It’s true that the weather this year has been unpredictable and that we couldn’t wait for the summer to begin. However, the summer came suddenly and 18°C turned into 30°C+ in just a few days. How to deal with this heat?
Well, the best option is to go on a holiday near the seacoast, to beautiful Croatia, Greek islands, Spain or to exotic destinations such as Egypt, Thailand, Maldives, etc. But what if you’re stuck at work in a European metropolis such as Prague? This is a short guide on where to find refreshment in Prague and its surroundings.
Although Prague is not a coastal city, it’s large enough to have less adequate substitutions for the sea – lakes.
One of the largest swimming areas is a natural lake Hostivař at the southeastern part of Prague. The lake is surrounded by a thick park-forest where you can find a shadow on a hot summer day. You can take a walk through the park or relax and make a picnic under the treetops.
The Hostivař area is divided into the attractive part of the lake (where you have to pay 100kč/day for the entrance to the beach), the nudist beach and the less attractive parts where you can swim for free. Around the lake, there are a few stands and bars with refreshments.
I swam a few times in the Hostivař lake, but I had a feeling that the water was not so clean. Nonetheless, if you find yourself near Hostivař, you should definitely check it out, at least because of the beautiful nature.
Another popular swimming spot is Džbán, an artificial lake at the base of Divoká Šárka nature reserve in the northwestern part of Prague. The lake Džbán offers a classic and a nudist beach (it seems that Czechs like to be naked :P). The beach is open daily from 8-21h and the entrance fee is 90kč/day. You can always swim for free in other parts of the lake.
Beaches at Džbán are pebble and the lake coast is covered with grass, so you can take your beach towel and pretend that you’re at the seaside. If you’re not fond of lying and sunbathing, you can also have an active day at the Džbán lake. You can rent a small boat and sail on the lake. You can play volleyball, football, frisbee or surf on the water from one side of the lake to the other holding yourself to a rope.
Last year I saw many people posting photos of them bathing in the natural swimming area Lhotka on social sites. It seemed popular, but I never heard of it before.
The biotope Lhotka is a swimming area in the southern part of Prague, near the Novodvorská bus stop. It was a swimming area in the 70s and 80s and it was renewed and re-opened last year. The lake has clean water and in the area, there are toilets, showers, and stands with refreshments.
Lhotka is open daily from 9-20h and the daily entrance fee is 100kč. We are planning to go there next weekend. 🙂
Swimming pools in Prague
Prague, like any other big city, has a large number of swimming pools, both indoor and outdoor ones. While I was growing up, I liked going to the swimming pools in Zagreb, mostly to winter and summer pools Mladost. My love for swimming continued in Prague, but here, I find most of the indoor pools to be too small and too steaming.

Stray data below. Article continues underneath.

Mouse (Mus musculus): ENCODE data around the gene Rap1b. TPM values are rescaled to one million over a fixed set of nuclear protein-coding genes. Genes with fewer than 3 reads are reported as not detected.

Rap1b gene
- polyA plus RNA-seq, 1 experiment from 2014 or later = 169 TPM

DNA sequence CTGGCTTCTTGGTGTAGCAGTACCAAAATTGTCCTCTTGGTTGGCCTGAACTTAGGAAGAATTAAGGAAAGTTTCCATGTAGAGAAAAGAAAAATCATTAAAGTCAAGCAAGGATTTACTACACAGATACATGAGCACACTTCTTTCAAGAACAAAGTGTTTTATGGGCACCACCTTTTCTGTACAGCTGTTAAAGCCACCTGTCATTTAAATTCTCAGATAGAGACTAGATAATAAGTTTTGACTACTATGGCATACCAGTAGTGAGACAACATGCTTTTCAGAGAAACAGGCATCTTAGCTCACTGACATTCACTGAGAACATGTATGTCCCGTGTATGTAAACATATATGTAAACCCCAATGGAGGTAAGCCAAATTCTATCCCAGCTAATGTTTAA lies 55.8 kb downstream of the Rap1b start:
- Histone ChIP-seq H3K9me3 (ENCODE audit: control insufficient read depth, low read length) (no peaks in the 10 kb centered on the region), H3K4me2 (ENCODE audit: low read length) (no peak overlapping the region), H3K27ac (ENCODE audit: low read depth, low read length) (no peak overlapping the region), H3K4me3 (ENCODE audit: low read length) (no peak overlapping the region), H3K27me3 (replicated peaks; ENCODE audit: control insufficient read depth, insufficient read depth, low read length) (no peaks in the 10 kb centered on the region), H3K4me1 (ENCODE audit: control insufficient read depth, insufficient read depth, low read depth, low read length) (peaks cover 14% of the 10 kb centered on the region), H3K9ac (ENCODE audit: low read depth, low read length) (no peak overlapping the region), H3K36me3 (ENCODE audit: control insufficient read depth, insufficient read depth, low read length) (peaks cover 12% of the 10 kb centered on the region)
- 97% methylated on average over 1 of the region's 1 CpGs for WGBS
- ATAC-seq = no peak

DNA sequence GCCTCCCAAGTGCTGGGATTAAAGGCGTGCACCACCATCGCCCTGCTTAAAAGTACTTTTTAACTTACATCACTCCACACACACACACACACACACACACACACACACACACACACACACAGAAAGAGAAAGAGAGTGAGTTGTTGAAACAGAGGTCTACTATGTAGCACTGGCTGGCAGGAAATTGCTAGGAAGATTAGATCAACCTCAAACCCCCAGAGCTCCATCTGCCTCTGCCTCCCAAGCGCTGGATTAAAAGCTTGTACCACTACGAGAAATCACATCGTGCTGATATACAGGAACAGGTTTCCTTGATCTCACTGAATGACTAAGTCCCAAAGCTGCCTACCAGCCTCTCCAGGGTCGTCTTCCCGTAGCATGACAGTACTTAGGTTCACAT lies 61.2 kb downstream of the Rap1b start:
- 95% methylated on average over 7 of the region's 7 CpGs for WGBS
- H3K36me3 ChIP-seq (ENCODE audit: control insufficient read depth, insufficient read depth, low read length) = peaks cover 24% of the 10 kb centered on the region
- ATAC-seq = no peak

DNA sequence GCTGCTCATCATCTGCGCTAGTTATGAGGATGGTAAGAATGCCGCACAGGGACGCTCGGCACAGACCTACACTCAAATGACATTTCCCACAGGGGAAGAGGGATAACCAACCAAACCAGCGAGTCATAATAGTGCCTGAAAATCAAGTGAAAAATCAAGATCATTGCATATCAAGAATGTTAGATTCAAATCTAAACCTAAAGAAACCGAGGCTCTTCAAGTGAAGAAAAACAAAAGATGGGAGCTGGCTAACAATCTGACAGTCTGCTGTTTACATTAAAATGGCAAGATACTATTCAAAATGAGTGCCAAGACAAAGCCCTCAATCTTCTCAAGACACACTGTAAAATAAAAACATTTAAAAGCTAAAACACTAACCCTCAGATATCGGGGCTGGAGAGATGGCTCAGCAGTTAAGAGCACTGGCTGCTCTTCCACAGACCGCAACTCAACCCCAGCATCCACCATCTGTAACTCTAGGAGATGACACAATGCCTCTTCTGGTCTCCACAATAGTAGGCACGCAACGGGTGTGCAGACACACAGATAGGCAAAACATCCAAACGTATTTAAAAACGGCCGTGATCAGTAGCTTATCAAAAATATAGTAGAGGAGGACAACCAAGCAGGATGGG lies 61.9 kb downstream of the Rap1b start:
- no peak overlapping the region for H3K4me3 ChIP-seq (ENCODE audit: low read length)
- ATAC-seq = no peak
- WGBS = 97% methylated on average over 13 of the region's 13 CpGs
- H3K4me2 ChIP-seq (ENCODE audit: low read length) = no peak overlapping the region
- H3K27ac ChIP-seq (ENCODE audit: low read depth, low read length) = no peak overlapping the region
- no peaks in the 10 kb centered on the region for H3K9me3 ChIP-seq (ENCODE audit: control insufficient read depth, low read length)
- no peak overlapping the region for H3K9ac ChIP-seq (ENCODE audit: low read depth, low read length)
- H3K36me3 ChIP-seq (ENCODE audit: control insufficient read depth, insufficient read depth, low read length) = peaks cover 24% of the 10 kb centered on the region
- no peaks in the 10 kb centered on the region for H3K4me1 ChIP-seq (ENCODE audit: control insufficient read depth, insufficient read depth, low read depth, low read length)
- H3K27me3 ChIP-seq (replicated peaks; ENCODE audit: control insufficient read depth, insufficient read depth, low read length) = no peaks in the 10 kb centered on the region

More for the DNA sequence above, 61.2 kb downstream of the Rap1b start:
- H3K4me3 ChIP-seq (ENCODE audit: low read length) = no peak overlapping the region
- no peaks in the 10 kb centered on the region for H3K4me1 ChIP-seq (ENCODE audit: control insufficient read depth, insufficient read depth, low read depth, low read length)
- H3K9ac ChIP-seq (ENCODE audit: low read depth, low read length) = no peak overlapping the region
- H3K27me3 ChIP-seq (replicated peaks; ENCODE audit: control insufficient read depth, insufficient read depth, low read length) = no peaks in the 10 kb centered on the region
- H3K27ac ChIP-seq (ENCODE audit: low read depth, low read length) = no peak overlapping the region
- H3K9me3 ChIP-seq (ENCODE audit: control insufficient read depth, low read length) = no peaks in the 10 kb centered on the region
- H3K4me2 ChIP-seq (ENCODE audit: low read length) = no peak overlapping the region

There are a few swimming pools and aqua parks in Prague, which are great for hot summer months.
1) Podolí swimming pool
Podolí is the largest and definitely the best swimming pool in Prague. It’s located in the southern part of Prague, near the Vltava riverbank.
The complex contains one large indoor swimming pool, two outdoor swimming pools, a small pool with jacuzzi and a shallow pool for the children. You can relax on the spacious grassland around the swimming pools, sunbath on the stadium terraces, and have a drink or snacks at the summer bar. To your disposition are also changing rooms.
The entrance fee is 140/190kč (from 15-18h/from 8-15h) for the whole day.
2) Petynka swimming pool
Petynka swimming pool is open only during the summer from 1st of May until the 1st of September. There is a good reason for that – it only has an outdoor swimming pool (although there are plans of making an indoor pool, as well as the pool with waves for surfers).
In the area, you can also find a small pool for the children, a large toboggan, a few bars, and stands with refreshments. A spacious grassland and small hills surround swimming pools, so you can also relax in the shadow of the trees.
I usually buy a 1-hour ticket for 60kč, but it’s definitely better to take a whole day to enjoy the pools and nature. So, bring your book or a magazine, pay 150kč for the daily entrance, and relax.
3) Aquapalace Praha
Aquapalace Prague is the largest aqua park not only in the Czech Republic but also in the whole of Central Europe. It has a surface of 9150m2 and it’s divided to 3 palaces. Aquapalace Prague is a complex of many swimming pools, connected with toboggans and slides. Its other attractions include a wild river, artificial waves, space bowl water slide, laser show, as well as a sauna, wellness, and fitness.
In Aquapalace, you won’t stay hungry or thirsty, because you can always go to one of many restaurants and bars. You can even spend the night in the Aquapalace hotel, which is pretty expensive though.
Aquapalace is located in Čestlice neighborhood in the eastern part of town. You can reach it with the metro line C to Opatov stop and a bus n.328 to Čestlice, Kika-Aquapalace. It’s open every day from 10-22h. Daily ticket to the Aquapalace Water World costs 759kč (859kč with the entrance to saunas). If you want to bring your kids and family with you, the family ticket is 1749kč.
4) Aqua Dream
If you think that Aquapalace is too far or too expensive, you can always visit a smaller, but equally fun Aqua Dream in Barrandov neighborhood. Its aqua world has only two toboggans, a few slides and mini-slides for the youngest, a wild river, whirlpool, jacuzzi, sauna, and massage services.
It’s open daily from 8-22h and the ticket price is 99kč/h or 199kč for the whole day at the outdoor swimming pool area. The family ticket is 248kč/h. They also have Monday discounts – 99kč/100min.
One curiosity at Czech swimming pools is that there are usually no changing rooms or shower cabins (except at the Podolí outdoor swimming pool or in aqua parks). You have to change into your bathing suit in front of your locker and take a shower next to other visitors of the same sex. It’s a practical way of saving space and money and nobody actually minds it. You don’t have to be ashamed. After all, you have the same body parts as other women/men. What I’ve heard is that the same situation is at the Hungarian swimming pools, as well.